Tearaway skin is not the only thing that makes these creatures unique—they are also one of only a few species of gecko that have large, fish-like scales. "What's really remarkable though is that these scales—which are really dense and may even be bony, and must be quite energetically costly to produce—and the skin beneath them tear away with such ease, and can be regenerated quickly and without a scar," Mark Scherz, study co-author and a doctoral student at the Ludwig Maximilian University of Munich, said in a statement.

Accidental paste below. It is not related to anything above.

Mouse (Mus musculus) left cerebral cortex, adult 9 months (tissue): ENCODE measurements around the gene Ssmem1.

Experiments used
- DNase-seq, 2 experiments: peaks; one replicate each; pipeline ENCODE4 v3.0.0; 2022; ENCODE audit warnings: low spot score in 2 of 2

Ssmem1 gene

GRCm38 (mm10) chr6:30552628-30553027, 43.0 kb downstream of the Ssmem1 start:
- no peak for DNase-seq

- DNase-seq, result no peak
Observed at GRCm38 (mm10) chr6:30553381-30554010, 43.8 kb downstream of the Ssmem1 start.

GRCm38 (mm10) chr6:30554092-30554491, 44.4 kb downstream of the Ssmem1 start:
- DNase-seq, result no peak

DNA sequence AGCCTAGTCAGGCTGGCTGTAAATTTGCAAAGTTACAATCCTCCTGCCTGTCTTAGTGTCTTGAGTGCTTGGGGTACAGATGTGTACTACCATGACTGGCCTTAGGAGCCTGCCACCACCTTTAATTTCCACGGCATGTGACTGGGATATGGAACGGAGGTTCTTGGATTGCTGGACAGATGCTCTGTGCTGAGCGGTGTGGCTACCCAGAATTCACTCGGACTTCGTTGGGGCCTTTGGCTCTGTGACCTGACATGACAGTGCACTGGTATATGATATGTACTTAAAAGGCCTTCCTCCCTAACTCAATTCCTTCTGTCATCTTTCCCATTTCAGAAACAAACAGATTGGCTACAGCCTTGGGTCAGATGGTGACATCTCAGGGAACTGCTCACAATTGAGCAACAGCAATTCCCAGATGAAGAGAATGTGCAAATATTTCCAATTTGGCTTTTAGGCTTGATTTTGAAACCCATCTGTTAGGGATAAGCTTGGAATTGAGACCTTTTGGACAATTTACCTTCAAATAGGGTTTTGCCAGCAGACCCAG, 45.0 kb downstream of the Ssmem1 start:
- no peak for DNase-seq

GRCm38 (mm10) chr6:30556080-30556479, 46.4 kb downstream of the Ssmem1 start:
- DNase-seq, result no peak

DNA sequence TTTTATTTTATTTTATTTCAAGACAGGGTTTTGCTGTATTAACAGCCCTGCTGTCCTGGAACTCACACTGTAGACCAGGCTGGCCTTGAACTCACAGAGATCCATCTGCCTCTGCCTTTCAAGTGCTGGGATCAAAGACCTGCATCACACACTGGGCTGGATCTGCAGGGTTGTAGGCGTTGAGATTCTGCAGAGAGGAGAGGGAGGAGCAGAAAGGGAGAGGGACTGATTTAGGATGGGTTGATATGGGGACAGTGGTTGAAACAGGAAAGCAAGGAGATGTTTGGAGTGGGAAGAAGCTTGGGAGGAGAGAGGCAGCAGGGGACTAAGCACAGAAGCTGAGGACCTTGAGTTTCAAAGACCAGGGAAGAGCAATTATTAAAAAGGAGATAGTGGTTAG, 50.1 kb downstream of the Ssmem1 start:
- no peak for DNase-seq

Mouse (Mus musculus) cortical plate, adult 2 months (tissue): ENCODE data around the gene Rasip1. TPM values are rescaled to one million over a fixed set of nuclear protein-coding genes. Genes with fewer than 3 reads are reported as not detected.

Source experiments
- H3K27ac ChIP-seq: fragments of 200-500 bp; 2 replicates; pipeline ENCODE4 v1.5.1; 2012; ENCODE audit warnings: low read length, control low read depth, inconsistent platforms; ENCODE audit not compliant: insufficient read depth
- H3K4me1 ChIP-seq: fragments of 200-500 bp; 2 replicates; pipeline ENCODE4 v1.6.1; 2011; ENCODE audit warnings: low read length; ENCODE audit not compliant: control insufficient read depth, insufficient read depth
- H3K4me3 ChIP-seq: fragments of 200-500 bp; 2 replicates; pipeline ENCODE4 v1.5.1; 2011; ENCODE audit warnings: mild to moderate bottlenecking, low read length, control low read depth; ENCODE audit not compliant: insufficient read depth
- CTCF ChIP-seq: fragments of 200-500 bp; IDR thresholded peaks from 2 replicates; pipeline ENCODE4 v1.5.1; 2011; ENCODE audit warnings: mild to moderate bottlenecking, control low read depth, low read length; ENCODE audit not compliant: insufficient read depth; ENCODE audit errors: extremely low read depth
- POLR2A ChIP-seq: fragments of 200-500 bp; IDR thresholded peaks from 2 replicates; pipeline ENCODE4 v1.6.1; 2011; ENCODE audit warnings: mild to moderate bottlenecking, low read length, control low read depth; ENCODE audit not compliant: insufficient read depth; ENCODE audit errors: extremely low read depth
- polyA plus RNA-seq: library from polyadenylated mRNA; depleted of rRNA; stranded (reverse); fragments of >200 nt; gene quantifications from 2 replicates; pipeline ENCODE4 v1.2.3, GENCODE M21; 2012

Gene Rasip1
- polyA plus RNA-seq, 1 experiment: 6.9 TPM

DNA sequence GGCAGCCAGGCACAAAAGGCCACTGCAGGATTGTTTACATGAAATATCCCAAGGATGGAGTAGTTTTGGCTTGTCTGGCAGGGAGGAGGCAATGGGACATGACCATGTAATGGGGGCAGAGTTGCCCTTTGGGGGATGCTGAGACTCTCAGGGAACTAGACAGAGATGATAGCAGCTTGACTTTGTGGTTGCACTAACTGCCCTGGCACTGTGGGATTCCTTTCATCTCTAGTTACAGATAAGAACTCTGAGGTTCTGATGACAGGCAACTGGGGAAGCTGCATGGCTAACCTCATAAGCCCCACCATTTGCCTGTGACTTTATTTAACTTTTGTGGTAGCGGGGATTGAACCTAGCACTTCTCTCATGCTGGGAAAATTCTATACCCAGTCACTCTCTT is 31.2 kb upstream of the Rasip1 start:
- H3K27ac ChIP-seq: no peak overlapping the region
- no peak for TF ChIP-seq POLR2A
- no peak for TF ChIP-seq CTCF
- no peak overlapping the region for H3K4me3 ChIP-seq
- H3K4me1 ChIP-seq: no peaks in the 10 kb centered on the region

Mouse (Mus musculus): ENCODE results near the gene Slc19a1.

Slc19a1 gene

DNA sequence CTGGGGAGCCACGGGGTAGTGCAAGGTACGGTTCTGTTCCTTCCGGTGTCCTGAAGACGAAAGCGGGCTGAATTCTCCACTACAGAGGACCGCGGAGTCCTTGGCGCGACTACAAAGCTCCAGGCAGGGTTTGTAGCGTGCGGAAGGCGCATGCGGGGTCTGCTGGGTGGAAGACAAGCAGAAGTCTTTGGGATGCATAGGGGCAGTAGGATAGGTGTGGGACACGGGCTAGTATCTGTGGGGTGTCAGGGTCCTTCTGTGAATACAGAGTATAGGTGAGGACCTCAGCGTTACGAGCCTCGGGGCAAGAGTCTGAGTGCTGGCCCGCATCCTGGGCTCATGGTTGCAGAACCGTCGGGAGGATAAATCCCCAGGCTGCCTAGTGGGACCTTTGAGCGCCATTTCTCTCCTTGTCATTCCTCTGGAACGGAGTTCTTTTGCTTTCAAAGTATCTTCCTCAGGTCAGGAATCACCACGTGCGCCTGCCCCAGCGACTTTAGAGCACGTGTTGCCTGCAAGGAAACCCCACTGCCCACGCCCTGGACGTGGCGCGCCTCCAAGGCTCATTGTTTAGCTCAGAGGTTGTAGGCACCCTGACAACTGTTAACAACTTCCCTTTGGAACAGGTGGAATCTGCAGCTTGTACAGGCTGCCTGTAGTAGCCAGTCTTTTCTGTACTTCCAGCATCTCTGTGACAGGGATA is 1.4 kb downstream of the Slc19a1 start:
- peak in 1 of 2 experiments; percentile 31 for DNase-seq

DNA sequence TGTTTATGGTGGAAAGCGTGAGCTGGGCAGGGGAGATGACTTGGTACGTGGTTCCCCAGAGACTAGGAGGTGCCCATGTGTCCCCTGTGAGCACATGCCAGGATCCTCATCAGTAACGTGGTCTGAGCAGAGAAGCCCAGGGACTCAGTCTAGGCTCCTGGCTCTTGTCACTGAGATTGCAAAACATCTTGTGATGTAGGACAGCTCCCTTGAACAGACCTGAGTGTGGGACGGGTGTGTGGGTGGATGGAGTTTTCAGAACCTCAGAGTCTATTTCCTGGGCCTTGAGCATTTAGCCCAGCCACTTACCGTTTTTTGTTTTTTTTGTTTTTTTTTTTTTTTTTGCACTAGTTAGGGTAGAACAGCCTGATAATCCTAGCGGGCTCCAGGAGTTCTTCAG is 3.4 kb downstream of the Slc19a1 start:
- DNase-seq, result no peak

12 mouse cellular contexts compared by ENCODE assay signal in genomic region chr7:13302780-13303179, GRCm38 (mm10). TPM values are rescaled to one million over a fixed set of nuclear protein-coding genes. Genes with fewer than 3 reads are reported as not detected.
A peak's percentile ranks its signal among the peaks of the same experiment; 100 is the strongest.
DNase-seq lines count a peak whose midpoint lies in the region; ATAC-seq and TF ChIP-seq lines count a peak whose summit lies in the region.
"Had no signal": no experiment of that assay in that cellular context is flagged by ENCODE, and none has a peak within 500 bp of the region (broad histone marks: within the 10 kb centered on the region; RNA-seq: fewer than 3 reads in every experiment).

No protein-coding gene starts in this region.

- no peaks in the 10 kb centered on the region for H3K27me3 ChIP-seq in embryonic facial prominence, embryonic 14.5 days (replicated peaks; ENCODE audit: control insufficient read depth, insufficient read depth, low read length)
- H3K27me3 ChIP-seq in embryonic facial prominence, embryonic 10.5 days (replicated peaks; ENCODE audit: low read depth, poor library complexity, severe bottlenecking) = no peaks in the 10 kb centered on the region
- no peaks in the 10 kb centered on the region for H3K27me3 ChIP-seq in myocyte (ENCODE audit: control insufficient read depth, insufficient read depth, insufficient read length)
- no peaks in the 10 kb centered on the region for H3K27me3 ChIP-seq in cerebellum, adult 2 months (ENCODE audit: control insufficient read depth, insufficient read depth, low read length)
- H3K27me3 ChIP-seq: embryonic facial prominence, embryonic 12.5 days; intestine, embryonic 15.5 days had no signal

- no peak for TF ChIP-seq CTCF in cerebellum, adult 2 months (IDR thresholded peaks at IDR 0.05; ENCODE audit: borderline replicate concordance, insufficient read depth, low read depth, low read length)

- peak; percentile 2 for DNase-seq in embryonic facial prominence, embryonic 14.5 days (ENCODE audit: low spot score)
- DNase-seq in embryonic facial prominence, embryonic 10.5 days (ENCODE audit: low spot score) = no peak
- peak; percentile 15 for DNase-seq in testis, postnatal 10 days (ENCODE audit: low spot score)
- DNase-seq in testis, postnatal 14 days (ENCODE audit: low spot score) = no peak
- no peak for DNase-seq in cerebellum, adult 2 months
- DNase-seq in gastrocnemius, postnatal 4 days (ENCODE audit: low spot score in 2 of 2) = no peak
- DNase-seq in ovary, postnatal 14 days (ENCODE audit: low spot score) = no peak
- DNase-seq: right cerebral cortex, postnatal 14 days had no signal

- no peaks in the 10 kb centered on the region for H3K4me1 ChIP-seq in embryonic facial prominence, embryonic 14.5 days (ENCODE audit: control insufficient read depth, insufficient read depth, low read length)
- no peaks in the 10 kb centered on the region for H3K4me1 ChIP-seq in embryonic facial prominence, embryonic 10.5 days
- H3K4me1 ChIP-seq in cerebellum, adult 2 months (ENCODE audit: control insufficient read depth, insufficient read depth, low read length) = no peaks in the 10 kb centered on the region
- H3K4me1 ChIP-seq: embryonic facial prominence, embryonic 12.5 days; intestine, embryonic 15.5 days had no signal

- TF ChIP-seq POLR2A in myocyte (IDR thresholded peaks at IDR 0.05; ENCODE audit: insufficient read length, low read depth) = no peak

These skin-shedding creatures are not easy specimens to study. "Generally, what we do is lure the geckos into a container or plastic bag, so that we have the minimum possible contact with them," Scherz told Live Science. "It is possible to catch them by hand without losing scales, but it takes a lot of practice and is not always successful."
G. megalepis may be able to escape its predators, but human activities—such as mining operations and illegal deforestation—still pose a threat to the species’ survival. To protect these geckos from extinction, the authors recommend that the International Union for Conservation of Nature label them as “near threatened.”